• Paraphilia as an identity, part 2

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    In my previous post titled “Paraphilia as an identity” I made a brief reference to the origins of this term. I didn’t know enough to go into detail about it, so I just said “It was made up by a researcher (although not a doctor) Friedrich Salomon Krauss in 1904 to denote any non-procreational sexual behavior”. Now I know more and can add corrections and details.

    First of all, I was wrong about the year – for the first time we can see the term “paraphilia” in Krauss’ article titled “Psychopathia sexualis” in the 17th volume of Wiener klinische Rundschau (August 2, 1903), a German journal on medical topics. You can read the original German text here (readable letters, but scanning mistakes) or here (photos of the original pages, poor letter readability). I have also put the scanned version through Google Translate and uploaded here. In the future I will collaborate with someone on a more literate retyping of the original text and a real translation.

    Krauss (who was a doctor – but not in the medical, psychiatric sense, he was an ethnographer) coined the term “paraphilia” as an explicitly neutral alternative to “psychopathia sexualis” and “sexual perversion”. He defended the point of view that not every paraphiliac needs medical invasion, that paraphilias can develop and exist in clinically sane people, and that his contemporary medical field is too keen on pathologizing human sexual expression. 

    As a part of his work as an ethnographer he was collecting uncensored erotic folk tales and was put on trial for it, accused of spreading pornography. In “Psychopathia sexualis” he also made a reference to traditions and cultures of nonwestern nations who had a different attitude to sexuality, as an argument that nonnormative sexual preferences are not pathological.

    Knowing this leads me to believe that the original meaning of “paraphilia” was benign. And that its later usage by the medical system was an appropriation. In a way, this resembles how the term “homosexuality” was coined – by a sympathetic person, as a neutral and non-derogatory alternative to earlier language. And it too was later taken by doctors as a name for a disorder.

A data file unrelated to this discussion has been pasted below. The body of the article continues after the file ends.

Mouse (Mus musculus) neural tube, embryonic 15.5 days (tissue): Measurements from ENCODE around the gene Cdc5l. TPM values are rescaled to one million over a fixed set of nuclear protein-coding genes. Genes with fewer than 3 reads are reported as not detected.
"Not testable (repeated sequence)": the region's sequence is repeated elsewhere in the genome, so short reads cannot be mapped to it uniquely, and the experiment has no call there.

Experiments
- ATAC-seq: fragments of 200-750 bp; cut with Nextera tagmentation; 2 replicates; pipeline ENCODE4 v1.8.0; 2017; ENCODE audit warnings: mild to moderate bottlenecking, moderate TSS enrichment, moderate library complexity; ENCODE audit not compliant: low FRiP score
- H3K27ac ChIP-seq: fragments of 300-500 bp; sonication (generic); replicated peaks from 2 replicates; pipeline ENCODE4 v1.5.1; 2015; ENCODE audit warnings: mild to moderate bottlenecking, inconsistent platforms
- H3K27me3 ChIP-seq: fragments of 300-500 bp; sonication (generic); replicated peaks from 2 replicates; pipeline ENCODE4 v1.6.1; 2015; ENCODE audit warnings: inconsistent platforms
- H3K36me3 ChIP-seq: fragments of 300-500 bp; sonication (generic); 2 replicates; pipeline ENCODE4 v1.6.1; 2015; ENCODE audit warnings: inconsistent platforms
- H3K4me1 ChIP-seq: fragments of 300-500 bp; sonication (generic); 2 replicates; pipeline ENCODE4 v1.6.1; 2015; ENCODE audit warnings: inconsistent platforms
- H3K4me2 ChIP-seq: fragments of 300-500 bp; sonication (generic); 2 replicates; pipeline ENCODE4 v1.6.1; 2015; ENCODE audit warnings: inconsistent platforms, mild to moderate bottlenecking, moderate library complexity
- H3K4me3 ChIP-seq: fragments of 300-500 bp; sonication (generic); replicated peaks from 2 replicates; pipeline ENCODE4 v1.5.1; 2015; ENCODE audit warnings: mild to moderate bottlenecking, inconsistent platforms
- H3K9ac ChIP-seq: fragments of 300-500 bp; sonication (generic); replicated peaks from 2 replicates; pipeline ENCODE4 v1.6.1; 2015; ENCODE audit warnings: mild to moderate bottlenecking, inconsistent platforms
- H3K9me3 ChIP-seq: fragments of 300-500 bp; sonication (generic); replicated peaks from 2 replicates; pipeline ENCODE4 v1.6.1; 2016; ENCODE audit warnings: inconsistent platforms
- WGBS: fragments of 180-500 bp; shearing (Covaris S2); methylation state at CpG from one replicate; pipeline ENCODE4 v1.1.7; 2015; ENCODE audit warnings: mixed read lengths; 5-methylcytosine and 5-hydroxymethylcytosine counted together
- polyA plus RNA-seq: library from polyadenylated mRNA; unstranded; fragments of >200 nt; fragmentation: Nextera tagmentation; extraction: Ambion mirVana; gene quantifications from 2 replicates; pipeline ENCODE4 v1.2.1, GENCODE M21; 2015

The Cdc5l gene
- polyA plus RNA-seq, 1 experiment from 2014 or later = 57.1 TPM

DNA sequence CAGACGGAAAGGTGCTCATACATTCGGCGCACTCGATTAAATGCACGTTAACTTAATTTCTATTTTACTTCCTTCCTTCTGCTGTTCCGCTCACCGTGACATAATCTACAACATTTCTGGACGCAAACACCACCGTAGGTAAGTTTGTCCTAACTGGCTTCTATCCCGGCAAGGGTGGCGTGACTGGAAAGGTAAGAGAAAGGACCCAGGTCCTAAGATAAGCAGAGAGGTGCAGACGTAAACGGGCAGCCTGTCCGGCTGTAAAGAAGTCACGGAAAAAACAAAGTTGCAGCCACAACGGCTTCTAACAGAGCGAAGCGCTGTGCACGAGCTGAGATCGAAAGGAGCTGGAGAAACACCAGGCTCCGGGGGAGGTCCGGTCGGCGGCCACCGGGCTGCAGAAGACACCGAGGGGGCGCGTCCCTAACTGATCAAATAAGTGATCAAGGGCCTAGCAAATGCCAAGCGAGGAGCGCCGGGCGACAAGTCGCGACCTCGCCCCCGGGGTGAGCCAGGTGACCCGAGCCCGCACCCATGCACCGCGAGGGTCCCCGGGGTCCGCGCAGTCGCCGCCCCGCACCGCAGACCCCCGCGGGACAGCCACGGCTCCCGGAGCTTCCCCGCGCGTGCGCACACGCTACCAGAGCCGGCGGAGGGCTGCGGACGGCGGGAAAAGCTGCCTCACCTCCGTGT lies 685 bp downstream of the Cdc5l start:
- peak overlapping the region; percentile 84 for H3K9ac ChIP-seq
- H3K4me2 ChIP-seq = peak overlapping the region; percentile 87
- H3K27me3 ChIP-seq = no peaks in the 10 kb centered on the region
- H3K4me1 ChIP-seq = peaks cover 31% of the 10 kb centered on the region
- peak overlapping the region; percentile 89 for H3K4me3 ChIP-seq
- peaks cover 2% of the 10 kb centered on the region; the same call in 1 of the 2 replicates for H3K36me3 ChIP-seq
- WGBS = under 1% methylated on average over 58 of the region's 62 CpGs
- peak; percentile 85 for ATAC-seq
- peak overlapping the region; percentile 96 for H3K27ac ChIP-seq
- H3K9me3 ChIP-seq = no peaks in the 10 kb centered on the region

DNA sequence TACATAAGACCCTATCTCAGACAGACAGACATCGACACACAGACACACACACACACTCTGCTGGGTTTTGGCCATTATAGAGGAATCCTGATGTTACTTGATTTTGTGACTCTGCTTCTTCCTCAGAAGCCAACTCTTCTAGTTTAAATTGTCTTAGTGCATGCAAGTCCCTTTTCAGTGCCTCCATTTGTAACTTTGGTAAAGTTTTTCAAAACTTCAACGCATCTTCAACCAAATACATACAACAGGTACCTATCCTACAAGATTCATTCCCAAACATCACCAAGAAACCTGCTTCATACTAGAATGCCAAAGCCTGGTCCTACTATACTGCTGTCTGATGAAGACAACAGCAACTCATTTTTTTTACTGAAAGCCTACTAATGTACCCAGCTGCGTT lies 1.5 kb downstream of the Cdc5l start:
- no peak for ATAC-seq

Homosexuality, by the way, was included by Krauss in his original definition of a paraphilia, because he defined it as any sexual preference that did not lead to procreation. I personally support defining paraphilia as a non normative orientation, without specifying. It became a matter of principle for people to exclude queerness from paraphilias, but after witnessing my country impose more and more homophobic laws, I started seeing my gender preferences (multisexual) as a part of my paraphiliac orientation. I think inclusion of queerness into paraphilias should be the matter of individual choice, like how medically transitioning transgender people get to choose if they consider themselves transsexual – even though they fit the original definition.

    There also are people who consider paraphilias queer (such as the coiner of the term “radqueer”), and I take a stance here similar to the above – an individual paraphiliac should be free to define their paraphilias as queer, but they are not inherently so. These both are rather vague terms that depend on the wider culture surrounding them. What does the culture see as abnormal? What identities and experiences are considered connected to LGBT? There is no universal answer for either of these questions, and so there is no hard line between paraphilia and queerness, and no flawless way to include one into another.

    On a relevant note, a few weeks ago August was suggested as a paraphilia pride month. I find that August 2 being the day of the term’s coinage is quite suitable. What do we want from this month? Some people suggested an advent calendar, days of visibility for particular paraphilias, art.  

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